February 14 2017
Patrice L. Onwuka
New York taxicabs are throwing a fit against the mayor, but the people they’ll hurt can barely get around.
Mayor Bill de Blasio refused to bailout the taxicabs, which are struggling with lost revenue and falling medallion values because of the competition from ride hailing apps like Uber and Lyft. The cabs have responded predictably – by throwing a tantrum. They’re threatening to shut down the entire handicap accessible cab program. That will leave wheelchair-bound passengers stranded, but that doesn’t matter. They hope the threat will be enough to push the mayor to cave in to their demands.
David Beie, president of the Committee for Taxi Safety, which represents 20 percent of the city’s yellow taxi medallion agents told the New York Post:
“Without the necessary financing in place, there may be no choice but to shut down the entire accessible-taxi program within months,” Beier said, referring to the city’s more than 1,400 specially equipped cabs.
Taxicab advocates added on:
Dustin Jones, of United for Equal Access New York, said Hizzoner will ultimately be held responsible by disabled riders if the special vehicles disappear.
“If Mayor de Blasio lets the accessible-taxi program die, he shouldn’t expect New Yorkers with disabilities to vote for him this year,” he said.
Apparently, under the settlement terms of a 2013 federal lawsuit, half of the city’s taxicab fleet must be wheelchair-accessible by 2020. Both the city and the cabs have to abide by this federal settlement and the cabs know it.
The taxicabs are using fear mongering, threats, and other desperate measures to remain relevant in a rapidly-changing transportation industry. There should be room for all choices to compete fairly in the marketplace. Up to this point cabs have lobbied to erect a system of permissions for drivers to hit the road. Up until recently, the values of medallions have skyrocketed to over a million dollars. Innovation in the form of ride-hailing has disrupted that though, offering cheaper alternatives from regular people just shuttling complete strangers around through the tap of their smartphone.
De Blasio was an opponent of ridesharing but has since changed his tuned. He was right when he said taxicabs need to innovate rather than hoisting greater regulatory burdens on technology.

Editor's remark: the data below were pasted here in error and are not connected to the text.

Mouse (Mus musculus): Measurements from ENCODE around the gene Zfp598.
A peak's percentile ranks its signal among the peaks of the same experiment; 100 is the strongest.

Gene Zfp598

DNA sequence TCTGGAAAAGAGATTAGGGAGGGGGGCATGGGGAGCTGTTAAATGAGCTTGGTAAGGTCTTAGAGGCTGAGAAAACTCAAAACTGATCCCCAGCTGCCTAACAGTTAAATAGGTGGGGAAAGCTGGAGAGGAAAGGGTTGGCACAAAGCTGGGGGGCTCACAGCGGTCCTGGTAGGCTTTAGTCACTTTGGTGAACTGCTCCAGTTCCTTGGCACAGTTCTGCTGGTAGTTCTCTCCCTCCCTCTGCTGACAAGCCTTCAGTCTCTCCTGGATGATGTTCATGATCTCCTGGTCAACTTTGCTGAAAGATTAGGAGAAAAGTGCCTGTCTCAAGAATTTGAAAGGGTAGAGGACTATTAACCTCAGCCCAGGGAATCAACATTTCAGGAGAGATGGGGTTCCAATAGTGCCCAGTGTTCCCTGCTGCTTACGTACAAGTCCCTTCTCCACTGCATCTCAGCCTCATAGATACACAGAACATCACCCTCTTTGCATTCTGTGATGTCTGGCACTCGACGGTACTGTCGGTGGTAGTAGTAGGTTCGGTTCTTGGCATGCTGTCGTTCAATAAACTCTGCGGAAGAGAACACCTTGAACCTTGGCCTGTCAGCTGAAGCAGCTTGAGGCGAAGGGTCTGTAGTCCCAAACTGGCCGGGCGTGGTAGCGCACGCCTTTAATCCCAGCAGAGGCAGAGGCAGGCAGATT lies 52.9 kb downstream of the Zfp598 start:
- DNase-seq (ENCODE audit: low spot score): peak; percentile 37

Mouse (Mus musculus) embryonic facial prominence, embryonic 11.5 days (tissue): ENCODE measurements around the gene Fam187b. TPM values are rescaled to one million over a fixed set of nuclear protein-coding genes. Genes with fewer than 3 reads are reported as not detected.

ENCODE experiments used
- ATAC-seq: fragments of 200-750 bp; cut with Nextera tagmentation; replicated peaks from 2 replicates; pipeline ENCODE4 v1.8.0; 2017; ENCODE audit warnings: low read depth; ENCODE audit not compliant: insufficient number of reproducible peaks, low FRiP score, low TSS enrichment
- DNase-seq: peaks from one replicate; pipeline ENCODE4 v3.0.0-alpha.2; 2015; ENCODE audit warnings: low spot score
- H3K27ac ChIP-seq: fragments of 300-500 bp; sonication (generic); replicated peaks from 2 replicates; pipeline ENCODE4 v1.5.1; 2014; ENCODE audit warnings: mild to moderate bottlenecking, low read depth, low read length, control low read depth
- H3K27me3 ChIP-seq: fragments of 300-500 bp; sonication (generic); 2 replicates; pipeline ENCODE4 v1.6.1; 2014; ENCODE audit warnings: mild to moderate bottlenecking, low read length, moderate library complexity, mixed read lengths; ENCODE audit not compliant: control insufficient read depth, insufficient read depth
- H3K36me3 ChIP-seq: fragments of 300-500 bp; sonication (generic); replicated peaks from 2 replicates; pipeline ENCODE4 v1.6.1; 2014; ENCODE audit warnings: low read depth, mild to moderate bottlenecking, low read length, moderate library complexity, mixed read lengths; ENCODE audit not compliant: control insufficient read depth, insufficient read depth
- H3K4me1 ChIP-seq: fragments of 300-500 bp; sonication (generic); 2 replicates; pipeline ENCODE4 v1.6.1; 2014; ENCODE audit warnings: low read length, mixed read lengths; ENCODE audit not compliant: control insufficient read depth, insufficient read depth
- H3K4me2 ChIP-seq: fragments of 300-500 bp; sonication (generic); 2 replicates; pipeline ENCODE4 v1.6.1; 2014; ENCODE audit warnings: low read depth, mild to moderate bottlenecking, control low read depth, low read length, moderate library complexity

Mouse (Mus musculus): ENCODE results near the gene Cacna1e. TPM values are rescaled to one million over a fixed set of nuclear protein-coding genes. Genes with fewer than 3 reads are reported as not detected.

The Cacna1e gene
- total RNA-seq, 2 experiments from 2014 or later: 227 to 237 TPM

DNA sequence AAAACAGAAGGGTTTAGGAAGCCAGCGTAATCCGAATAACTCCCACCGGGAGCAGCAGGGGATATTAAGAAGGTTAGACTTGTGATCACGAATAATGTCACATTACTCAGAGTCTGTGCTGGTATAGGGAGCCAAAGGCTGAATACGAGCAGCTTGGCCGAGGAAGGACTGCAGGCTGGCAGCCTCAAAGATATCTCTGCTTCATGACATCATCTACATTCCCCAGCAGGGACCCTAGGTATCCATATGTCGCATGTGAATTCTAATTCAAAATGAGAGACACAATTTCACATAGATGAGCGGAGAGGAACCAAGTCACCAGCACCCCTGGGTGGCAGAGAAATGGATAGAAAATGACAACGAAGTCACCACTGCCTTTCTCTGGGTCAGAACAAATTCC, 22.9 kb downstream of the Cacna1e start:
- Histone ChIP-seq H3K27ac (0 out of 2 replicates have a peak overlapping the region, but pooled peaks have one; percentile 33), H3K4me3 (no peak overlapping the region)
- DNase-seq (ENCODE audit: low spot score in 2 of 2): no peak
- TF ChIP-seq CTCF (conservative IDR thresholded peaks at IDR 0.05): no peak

An interesting wrinkle in this story is that former senator Tom Harkin of Iowa urged New York Governor Andrew Cuomo to require ride-hailing companies like Uber and Lyft to make a portion of their vehicles accessible to people in wheelchairs.
Harkin was one of the main authors of the 1990 Americans with Disabilities Act so he has a special interest in pushing for wheelchair accessibility. He noted to Cuomo in a letter:
“As ride share companies become more and more prevalent, and become a greater share of the transportation network, people with disabilities should have equal access to the use of their services. Without these requirements, people with disabilities will be locked out of an important part of the emerging transportation system throughout New York,’’ Harkin wrote Cuomo.
The ride-hailing v. taxi saga goes on in the Empire State and it’s an important battle to track. As New Yori is a leader in urban policy, other cities may take their cues from how transportation policy evolves there.
What we need is greater competition and a level playing field. That is what both taxicabs and ride-hailing companies should be advocating for. Let the best competitors win.
In addition, it’s important to keep in mind that while the issues of revenue for taxicab drivers and ride-hailing drivers are front-and-center, technology may eventually usher in self-driving cars that change the terms of the debate.